Series/Parallel Switch or Pan Knob

Discussion in 'Pickups & Electronics [BG]' started by jonro, Sep 12, 2020.

  1. jonro

    jonro

    Jun 26, 2011
    I'm planning to order a bass with double P pickups. I can configure it either wan a pan knob or a 4-way switch (bridge only - b&n parallel - neck only - b&n series). The 4-way switch would give me some good options, but the pan knob would allow me to blend the two pickups 80/20 or something like that. The switch would automatically be 50/50 with both bridge and neck in parallel.

    Which is the better option? The switch allows me to configure them as parallel or series, but the knob allows me to blend the two pickups any way I want.
     
  2. Tim Skaggs

    Tim Skaggs

    Sep 28, 2002
    Use stack knob volumes so you can blend them and a series / parallel switch & you can have it all.
     
  3. Brent's Groove

    Brent's Groove

    Mar 14, 2007
    Virginia
    I would go for the pan pot. Two P pickups in series would be too muddy for me. And the other three switch positions would be accessible with the pan pot, plus you'd get the "in between" tones.

    EDIT: Series/parallel for each individual P pickup would be cool though. With both pickups permanently wired together in parallel.
     
  4. Torrente Cro

    Torrente Cro

    Sep 5, 2013
    Croatia
    I have P/reverse P with 4 way switch and it is my favorite bass.
    It has 4 useful sounds with just one switch.
    If it might get too muddy in series I put extra HPF but I rarely use it.
    IMG_20200504_085915.jpg
     
  5. Tim Skaggs

    Tim Skaggs

    Sep 28, 2002
    Mine has been changed from the picture below. The bridge pickup is now reversed and I have two stack knob pots in the bass.

    In the pic below, the stack knob is volume-neck on top & volume-bridge on bottom. The chicken head knob was a six position rotary tone (open, & then five caps with increasing values).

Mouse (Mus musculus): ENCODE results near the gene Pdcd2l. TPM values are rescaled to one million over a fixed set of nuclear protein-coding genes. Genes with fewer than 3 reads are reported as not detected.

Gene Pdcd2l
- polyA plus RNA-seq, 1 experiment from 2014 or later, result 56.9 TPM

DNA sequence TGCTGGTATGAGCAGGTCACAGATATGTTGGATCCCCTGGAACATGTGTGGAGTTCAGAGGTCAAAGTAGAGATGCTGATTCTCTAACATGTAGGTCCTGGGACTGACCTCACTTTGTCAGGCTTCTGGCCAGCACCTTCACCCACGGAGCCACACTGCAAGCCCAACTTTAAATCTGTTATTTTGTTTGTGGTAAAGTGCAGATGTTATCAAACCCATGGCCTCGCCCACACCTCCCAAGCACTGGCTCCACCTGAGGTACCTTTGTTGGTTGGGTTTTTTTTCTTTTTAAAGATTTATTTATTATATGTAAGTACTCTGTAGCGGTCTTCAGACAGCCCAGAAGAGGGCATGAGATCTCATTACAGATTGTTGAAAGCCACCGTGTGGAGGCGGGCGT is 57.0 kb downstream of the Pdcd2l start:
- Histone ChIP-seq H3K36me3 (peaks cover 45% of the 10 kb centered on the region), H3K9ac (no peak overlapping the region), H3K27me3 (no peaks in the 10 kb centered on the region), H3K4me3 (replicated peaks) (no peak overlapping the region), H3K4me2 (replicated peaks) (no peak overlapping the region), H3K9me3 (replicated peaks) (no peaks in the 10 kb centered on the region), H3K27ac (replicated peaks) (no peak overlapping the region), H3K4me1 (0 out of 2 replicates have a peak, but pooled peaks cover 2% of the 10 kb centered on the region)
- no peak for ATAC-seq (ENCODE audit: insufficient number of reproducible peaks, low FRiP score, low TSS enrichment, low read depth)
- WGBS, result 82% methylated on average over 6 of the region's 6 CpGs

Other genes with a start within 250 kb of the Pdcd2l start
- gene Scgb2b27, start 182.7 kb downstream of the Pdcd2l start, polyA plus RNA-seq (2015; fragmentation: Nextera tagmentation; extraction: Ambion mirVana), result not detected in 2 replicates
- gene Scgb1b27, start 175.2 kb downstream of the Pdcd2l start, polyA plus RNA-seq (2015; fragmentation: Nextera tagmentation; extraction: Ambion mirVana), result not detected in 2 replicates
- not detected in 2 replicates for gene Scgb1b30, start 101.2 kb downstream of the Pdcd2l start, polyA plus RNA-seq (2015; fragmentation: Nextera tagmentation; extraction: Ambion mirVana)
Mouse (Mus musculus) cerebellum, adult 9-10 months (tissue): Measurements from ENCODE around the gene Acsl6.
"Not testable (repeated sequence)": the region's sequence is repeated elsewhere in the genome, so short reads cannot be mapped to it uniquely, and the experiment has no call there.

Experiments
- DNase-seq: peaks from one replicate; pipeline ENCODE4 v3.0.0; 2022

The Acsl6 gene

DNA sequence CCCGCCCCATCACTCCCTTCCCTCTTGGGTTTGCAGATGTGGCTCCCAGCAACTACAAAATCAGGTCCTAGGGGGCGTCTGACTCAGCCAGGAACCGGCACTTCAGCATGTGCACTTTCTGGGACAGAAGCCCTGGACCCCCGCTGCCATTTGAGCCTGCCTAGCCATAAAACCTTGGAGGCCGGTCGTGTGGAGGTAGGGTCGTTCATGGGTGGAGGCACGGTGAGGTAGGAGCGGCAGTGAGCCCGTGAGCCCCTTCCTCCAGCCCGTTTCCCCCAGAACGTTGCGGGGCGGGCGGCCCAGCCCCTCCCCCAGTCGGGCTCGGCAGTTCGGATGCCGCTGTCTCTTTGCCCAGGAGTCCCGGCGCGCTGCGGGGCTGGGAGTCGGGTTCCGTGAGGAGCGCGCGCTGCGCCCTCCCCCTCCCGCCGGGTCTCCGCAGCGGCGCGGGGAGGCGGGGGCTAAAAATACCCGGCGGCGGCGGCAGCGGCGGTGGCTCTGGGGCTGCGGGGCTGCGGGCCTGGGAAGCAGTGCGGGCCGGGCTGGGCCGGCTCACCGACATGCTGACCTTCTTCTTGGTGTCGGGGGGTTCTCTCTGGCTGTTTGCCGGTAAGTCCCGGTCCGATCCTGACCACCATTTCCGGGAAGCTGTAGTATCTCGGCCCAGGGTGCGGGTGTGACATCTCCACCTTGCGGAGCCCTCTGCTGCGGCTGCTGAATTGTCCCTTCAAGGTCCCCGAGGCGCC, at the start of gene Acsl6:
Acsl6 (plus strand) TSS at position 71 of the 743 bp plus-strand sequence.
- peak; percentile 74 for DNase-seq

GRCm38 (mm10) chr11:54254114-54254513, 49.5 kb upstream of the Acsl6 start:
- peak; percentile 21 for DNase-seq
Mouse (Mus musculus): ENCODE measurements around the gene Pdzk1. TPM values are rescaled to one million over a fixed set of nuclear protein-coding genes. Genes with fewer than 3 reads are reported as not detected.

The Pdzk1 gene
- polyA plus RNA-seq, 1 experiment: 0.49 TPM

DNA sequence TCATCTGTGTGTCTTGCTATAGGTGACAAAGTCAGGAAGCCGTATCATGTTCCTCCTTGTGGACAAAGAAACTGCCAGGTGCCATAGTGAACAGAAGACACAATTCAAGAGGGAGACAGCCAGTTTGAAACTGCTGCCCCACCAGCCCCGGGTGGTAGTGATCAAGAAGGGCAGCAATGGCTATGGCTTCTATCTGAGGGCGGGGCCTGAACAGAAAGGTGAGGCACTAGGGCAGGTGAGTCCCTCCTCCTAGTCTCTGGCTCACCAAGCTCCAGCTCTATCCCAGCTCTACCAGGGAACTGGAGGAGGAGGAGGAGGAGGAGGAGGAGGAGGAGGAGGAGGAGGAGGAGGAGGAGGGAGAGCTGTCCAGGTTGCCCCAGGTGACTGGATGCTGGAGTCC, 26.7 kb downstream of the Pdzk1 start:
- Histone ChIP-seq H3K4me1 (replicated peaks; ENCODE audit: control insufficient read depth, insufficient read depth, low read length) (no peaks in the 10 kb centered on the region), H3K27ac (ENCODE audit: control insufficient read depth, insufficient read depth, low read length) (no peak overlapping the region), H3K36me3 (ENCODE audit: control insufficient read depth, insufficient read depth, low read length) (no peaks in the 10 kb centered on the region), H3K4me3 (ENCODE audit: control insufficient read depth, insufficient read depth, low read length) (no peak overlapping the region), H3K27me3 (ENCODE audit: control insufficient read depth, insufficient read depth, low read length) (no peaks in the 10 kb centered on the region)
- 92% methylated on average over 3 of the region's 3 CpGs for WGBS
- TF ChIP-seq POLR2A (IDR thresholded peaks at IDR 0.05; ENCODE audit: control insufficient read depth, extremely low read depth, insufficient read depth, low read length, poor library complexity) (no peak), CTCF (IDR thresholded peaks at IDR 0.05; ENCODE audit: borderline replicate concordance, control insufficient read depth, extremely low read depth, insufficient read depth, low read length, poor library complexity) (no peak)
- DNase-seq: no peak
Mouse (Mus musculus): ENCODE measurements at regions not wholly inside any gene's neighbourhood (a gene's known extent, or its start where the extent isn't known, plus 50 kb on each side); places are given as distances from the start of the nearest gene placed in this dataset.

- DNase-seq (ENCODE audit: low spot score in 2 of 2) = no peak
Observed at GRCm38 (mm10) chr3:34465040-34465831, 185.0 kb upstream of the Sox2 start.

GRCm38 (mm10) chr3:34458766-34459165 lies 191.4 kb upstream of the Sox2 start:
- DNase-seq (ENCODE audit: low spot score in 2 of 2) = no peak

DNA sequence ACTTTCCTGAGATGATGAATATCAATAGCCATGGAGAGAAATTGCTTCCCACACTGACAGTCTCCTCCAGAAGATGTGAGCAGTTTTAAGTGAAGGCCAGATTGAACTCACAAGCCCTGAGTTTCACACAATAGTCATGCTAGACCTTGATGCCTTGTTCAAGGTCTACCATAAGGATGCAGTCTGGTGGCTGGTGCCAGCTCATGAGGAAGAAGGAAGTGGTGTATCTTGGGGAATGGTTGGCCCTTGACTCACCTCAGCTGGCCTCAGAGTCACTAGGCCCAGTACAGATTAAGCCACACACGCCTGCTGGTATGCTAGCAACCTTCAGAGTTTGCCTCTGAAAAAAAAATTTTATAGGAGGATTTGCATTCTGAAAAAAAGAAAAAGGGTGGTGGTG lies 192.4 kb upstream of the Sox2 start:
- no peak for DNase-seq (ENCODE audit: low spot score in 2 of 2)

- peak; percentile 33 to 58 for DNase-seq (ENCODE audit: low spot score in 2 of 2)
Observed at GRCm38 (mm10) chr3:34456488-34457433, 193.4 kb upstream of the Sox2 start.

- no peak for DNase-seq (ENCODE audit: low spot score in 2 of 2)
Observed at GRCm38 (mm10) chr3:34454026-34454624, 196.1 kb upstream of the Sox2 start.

When I reversed the bridge pup, I added a second concentric pot with two different cap values on the outside terminals of bottom pot, and a path to ground from the center terminal of the bottom pot wired through the top pot.

    25D721E3-60B6-4D5B-BDF7-A1AE816A5E9E.jpeg
     
    Last edited: Sep 13, 2020
  6. two fingers

    two fingers Opinionated blowhard. But not mad about it. Gold Supporting Member

    Feb 7, 2005
    Eastern NC USA
    Volume for the neck.
    Volume for the bridge.
    Master tone.
    Series/Parallel switch.

    That would give you every conceivable pickup volume combination AND the series/parallel option.
     
  7. jonro

    jonro

    Jun 26, 2011
    Update. I ordered a Bite Punch with a double P configuration, a 4-way switch for Bridge, Parallel, Neck and Series, and a tone knob. It just arrived today, so this is NBD, too. It sounds great, looks great, feels great, and the build quality is excellent. I decided against the additional pan knob because I wanted to keep things simple, and I didn't think I would really get much use out of the pan. I haven't had time to do a real comparison of the different switch settings, but I don't hear much of a difference between Neck and Parallel. It does not give the tonal variation of a PJ bass, but it does sound a little "fuller" with the second P pickup. It's a passive bass and I'm probably going to play it as a pure P most of the time. I appreciate everyone's advice; I'm very happy with my choice.
    Bite_Bass_Large.jpeg
     
    dkelley and TomB like this.